California Court Holds Commercial General Liability Policy Covers Damages for Privacy Breach
In a recent decision, the U.S. District Court for the Central District of California held that the plaintiff/insured was entitled to a defense and indemnification under a commercial general liability policy for an alleged privacy breach. Hartford Casualty Insurance Co. v. Corcino & Associates, CV 13-3728 GAF (JCx) (C.D. Cal. Oct. 7, 2013).
Plaintiffs in the underlying action sued Stanford Hospital and Clinics and Corcino & Associates (“Corcino”) for the alleged dissemination of private medical information of almost 20,000 patients of Stanford’s Emergency Department on a public website. Specifically, the underlying complaints alleged violations of the patients’ constitutional rights of privacy, common law privacy rights, and violations of California statutory rights under the Confidentiality of Medical Information Act (“CMIA”) and the Lanterman-Petris-Short Act (“LPS”).
Following the commencement of the underlying action, Corcino sought a defense and indemnification from Hartford Casualty Insurance Company (“Hartford”) under a commercial general liability policy (“Policy”) issued by it to Corcino. Hartford accepted the defense with a reservation of rights and commenced a declaratory judgment action seeking a declaration that it had no obligation to defend and indemnify Corcino with respect to the underlying litigation.
Coverage B – Personal and Advertising Injury” – of the Policy provided coverage for amounts that Corcino was legally obligated to pay as damages “because of … electronic publication of material that violates a person’s right to privacy.” However, this coverage was subject to various exclusions. In particular, the Policy carved out by way of exclusion:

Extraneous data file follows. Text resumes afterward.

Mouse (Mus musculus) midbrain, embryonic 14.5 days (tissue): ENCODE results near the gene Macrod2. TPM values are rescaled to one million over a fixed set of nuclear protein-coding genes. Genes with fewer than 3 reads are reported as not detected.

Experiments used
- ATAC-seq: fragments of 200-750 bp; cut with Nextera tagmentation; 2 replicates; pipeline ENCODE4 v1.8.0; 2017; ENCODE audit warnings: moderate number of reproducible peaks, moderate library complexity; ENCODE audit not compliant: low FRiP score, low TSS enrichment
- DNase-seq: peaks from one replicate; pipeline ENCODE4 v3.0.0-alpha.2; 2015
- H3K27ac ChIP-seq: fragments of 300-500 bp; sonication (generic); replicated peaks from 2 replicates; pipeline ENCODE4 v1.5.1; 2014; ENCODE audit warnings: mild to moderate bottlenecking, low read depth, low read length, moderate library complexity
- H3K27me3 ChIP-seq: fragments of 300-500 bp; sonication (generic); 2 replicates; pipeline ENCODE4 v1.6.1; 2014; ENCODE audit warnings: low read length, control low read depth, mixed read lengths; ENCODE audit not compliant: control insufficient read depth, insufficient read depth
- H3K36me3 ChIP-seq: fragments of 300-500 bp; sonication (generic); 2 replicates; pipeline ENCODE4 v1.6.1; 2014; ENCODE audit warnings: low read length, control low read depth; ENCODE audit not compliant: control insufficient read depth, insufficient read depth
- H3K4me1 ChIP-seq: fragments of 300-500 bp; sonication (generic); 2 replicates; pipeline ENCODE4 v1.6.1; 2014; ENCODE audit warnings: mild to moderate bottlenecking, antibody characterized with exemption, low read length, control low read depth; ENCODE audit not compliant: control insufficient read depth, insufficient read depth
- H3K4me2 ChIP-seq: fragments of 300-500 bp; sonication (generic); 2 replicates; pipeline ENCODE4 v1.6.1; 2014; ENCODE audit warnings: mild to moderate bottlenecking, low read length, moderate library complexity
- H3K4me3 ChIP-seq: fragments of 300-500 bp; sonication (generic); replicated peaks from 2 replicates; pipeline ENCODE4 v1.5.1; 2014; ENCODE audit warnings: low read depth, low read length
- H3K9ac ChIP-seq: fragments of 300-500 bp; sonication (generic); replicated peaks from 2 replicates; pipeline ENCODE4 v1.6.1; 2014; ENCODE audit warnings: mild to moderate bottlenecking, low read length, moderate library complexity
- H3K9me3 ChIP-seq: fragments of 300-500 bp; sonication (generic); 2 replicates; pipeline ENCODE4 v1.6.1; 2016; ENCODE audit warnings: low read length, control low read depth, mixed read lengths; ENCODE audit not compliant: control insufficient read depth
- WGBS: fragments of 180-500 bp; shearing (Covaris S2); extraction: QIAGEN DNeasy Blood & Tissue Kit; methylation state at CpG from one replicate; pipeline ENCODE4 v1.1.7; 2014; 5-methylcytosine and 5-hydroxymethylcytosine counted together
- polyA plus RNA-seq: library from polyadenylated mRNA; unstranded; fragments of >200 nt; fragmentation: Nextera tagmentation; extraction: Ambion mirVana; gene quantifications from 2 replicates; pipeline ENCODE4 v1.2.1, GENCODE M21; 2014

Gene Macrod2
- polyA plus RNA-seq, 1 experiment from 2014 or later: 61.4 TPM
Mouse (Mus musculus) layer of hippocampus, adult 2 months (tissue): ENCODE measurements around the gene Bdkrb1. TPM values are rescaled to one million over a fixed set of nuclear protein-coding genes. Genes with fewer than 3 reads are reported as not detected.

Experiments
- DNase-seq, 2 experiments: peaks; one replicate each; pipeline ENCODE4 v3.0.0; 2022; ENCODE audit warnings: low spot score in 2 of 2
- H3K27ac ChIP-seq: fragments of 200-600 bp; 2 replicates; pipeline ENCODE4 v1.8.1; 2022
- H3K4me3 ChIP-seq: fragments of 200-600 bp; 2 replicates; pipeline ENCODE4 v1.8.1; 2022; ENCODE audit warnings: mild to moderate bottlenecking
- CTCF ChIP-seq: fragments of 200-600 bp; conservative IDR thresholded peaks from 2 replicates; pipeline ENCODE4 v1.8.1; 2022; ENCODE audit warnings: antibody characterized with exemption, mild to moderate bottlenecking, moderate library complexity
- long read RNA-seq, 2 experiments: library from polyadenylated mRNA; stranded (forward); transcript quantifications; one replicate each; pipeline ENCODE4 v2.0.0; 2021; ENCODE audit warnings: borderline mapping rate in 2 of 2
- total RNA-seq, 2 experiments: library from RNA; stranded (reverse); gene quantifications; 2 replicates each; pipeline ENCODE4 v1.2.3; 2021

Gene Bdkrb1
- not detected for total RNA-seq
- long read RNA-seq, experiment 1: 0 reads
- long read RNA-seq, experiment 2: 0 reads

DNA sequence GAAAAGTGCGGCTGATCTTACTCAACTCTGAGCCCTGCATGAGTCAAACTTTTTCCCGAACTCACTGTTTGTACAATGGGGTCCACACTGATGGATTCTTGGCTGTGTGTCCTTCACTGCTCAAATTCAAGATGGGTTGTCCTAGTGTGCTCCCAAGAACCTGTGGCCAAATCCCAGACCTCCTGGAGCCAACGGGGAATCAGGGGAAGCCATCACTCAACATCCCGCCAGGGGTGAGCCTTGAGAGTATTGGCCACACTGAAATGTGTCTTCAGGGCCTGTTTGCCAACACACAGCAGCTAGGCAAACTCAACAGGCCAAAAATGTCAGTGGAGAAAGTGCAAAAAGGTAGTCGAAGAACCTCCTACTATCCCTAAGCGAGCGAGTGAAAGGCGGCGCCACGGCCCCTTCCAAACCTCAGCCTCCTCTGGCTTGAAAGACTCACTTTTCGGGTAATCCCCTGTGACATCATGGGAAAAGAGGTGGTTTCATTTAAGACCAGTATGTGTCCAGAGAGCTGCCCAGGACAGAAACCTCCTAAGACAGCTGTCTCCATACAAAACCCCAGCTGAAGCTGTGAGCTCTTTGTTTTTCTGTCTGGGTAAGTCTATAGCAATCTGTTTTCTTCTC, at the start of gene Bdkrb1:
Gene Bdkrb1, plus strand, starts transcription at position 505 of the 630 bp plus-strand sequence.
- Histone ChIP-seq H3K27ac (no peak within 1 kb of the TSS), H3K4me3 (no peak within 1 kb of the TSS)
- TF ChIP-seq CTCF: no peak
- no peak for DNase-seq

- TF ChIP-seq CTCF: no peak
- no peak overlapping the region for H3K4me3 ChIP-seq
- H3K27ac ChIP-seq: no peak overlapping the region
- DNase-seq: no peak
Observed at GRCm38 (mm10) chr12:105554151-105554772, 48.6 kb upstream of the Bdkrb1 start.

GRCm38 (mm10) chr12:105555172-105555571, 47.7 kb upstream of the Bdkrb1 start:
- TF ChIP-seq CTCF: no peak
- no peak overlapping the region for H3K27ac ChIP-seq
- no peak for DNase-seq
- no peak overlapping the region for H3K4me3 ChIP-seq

[P]ersonal and advertising injury… arising out of the violation of a person’s right to privacy created by any state or federal act. However, this exclusion does not apply to liability for damages that the insured would have in the absence of such state or federal act.
In its complaint, Hartford did not dispute that the underlying litigation involved claims that Corcino violated the underlying plaintiffs’ rights to privacy. Instead, Hartford argued that there was no coverage because the statutory relief sought in the underlying litigation fell within the above-stated exclusion.
The California Federal Court granted Corcino’s motion to dismiss with prejudice. In its decision, the Court reiterated the general rule that “insurance coverage is interpreted broadly so as to afford the greatest possible protection to the insured, whereas exclusionary clauses are interpreted narrowly against the insurer.” Applying this rule of construction, the Court held that the Policy’s exclusion did not bar coverage because the patients’ right to privacy existed as a constitutional and common law right long before California’s CMIA and LPS statutes were enacted. In other words, the patients’ claims of violations of their right to medical privacy were valid causes of action even without the California statutory violations and therefore fell within the exception to the exclusion.
The Court went on to find that Hartford would be obligated to indemnify Corcino for any statutory penalties awarded under CMIA and LPS. The Court reasoned California’s statutes did not create new privacy rights but rather created effective remedies for the breach of an established privacy right. Therefore, the Court held that statutory damages awarded under CMIA and FPS fell within the Policy’s coverage.
For a complete copy of Order click here